By Kate Morse
This summer marks the 10th annual Copper River Stewardship Program for high school students with personal connections to the Copper River watershed. All current 8-12 graders are eligible to apply. The application deadline is March 30. During this summer’s adventure, participants will explore the movement of water, natural resources and people through the watershed. At all stops they will explore the movement of people through the landscape, initially motivated by access to fish and game populations, and later by railroads, highways and pipelines.
A trip to McCarthy will allow for the exploration of glacial tributaries to the Copper River, as well as the railroad that transported copper from Kennecott mines to Cordova.
Participants will parallel the Trans-Alaska Pipeline on their journey to Valdez, where they will climb aboard a sailboat to get to Cordova. Along this leg of the journey they will learn the history of oil transportation through the region as well as how water chemistry influences the movement of water through the marine environment.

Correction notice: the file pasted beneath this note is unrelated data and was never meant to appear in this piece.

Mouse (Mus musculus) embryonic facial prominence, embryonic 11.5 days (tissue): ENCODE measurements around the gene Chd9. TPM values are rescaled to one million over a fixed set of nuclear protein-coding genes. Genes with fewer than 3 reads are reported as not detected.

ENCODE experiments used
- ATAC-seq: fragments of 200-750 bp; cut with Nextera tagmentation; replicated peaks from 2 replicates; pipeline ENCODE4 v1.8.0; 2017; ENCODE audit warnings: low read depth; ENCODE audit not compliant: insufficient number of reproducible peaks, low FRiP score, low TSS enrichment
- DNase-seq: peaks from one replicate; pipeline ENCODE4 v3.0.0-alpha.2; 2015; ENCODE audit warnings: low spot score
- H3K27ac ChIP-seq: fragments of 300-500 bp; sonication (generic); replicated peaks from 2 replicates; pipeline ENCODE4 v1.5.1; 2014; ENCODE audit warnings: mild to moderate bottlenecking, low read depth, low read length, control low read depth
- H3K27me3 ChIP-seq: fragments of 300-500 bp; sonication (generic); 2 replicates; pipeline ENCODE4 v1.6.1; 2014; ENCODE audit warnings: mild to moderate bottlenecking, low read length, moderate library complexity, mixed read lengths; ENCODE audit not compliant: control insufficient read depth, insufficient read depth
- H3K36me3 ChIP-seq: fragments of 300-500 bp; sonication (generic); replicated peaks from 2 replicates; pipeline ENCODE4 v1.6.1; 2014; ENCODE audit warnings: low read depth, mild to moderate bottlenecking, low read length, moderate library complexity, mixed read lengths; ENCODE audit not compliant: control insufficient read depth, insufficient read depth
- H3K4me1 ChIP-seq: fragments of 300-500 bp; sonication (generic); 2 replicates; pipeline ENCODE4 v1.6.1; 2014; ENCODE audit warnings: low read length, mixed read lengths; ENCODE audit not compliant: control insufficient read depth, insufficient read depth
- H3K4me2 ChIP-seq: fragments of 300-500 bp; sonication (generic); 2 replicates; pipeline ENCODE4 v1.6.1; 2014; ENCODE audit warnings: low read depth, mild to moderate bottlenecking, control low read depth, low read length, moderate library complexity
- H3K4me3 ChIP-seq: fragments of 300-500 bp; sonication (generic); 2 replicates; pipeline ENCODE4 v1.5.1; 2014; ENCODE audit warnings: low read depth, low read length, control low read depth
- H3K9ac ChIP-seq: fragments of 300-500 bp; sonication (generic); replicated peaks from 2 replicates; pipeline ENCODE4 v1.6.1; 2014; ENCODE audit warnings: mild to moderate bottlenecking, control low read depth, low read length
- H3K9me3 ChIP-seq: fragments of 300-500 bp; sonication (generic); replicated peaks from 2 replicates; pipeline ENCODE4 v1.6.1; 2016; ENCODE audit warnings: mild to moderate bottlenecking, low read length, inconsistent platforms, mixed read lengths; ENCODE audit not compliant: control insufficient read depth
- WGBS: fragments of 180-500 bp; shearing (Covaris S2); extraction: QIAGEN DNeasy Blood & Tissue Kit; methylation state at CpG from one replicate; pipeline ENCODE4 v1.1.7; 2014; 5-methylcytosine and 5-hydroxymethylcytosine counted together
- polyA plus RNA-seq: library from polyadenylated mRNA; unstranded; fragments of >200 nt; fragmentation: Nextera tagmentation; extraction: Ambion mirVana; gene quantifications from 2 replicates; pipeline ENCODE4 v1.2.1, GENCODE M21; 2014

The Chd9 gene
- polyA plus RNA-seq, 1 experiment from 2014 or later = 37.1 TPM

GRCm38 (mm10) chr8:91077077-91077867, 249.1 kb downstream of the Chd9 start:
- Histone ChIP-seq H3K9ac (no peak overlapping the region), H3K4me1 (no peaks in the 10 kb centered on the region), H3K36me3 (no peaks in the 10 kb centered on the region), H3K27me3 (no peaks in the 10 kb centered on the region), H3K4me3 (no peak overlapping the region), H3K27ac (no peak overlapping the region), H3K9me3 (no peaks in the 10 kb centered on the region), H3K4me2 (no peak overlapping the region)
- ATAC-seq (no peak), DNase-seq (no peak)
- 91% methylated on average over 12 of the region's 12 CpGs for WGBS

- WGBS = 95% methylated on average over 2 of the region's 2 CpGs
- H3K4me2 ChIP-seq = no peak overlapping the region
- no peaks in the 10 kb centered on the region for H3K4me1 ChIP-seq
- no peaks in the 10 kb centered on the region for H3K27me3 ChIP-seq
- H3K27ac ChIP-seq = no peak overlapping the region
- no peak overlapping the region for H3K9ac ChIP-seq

At Cordova they will explore the delta formed by the movement of massive quantities of glacial sediments through the watershed. They will also learn about the important habitat on the Copper River Delta that supports fish and wildlife that travel from thousands of miles away to spawn or nest.
Students will receive credit for successful completion of the CRSP program. Several participants in earlier CRSP adventures said the experience helped them in a variety of ways, from greatly appreciating the Copper River and wilderness in general to including that experience on a resume, which led to obtaining multiple scholarships.
The CRSP is presented by the Copper River Watershed Project, Prince William Sound Science Center, Wrangell Institute for Science and Environment, federal Bureau of Land Management, National Park Service, and U.S. Forest Service.
Applications can be downloaded at https://copperriver.org/programs/watershed-education/copper-river-stewardship-program or by visiting the Copper River Watershed Project on 1st Street or the PWS Science Center by the harbor.
Kate Morse is the program director for the Copper River Watershed Project